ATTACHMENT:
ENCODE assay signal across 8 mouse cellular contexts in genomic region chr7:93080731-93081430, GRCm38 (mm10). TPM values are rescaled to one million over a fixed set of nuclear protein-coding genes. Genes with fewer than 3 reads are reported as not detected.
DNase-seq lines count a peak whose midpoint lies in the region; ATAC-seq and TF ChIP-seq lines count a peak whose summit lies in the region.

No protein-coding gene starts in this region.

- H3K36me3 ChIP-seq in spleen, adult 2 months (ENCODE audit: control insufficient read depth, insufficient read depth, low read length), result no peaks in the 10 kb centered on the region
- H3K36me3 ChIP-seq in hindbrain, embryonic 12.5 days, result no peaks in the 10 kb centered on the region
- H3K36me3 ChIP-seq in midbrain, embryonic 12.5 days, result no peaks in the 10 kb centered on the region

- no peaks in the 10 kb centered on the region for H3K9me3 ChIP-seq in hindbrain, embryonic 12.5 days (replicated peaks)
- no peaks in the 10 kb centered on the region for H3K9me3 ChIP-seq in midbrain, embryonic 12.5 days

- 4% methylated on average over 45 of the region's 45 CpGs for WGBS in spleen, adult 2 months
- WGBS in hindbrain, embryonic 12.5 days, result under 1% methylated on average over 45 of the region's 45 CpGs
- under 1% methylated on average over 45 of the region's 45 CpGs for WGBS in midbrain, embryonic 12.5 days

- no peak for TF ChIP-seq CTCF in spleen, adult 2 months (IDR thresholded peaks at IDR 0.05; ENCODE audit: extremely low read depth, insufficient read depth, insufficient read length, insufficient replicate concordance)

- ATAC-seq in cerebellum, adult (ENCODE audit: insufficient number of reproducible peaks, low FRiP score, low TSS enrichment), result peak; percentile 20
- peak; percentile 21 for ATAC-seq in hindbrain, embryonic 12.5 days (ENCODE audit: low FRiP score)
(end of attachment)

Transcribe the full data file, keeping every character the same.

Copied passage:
ENCODE assay signal across 8 mouse cellular contexts in genomic region chr7:93080731-93081430, GRCm38 (mm10). TPM values are rescaled to one million over a fixed set of nuclear protein-coding genes. Genes with fewer than 3 reads are reported as not detected.
DNase-seq lines count a peak whose midpoint lies in the region; ATAC-seq and TF ChIP-seq lines count a peak whose summit lies in the region.

No protein-coding gene starts in this region.

- H3K36me3 ChIP-seq in spleen, adult 2 months (ENCODE audit: control insufficient read depth, insufficient read depth, low read length), result no peaks in the 10 kb centered on the region
- H3K36me3 ChIP-seq in hindbrain, embryonic 12.5 days, result no peaks in the 10 kb centered on the region
- H3K36me3 ChIP-seq in midbrain, embryonic 12.5 days, result no peaks in the 10 kb centered on the region

- no peaks in the 10 kb centered on the region for H3K9me3 ChIP-seq in hindbrain, embryonic 12.5 days (replicated peaks)
- no peaks in the 10 kb centered on the region for H3K9me3 ChIP-seq in midbrain, embryonic 12.5 days

- 4% methylated on average over 45 of the region's 45 CpGs for WGBS in spleen, adult 2 months
- WGBS in hindbrain, embryonic 12.5 days, result under 1% methylated on average over 45 of the region's 45 CpGs
- under 1% methylated on average over 45 of the region's 45 CpGs for WGBS in midbrain, embryonic 12.5 days

- no peak for TF ChIP-seq CTCF in spleen, adult 2 months (IDR thresholded peaks at IDR 0.05; ENCODE audit: extremely low read depth, insufficient read depth, insufficient read length, insufficient replicate concordance)

- ATAC-seq in cerebellum, adult (ENCODE audit: insufficient number of reproducible peaks, low FRiP score, low TSS enrichment), result peak; percentile 20
- peak; percentile 21 for ATAC-seq in hindbrain, embryonic 12.5 days (ENCODE audit: low FRiP score)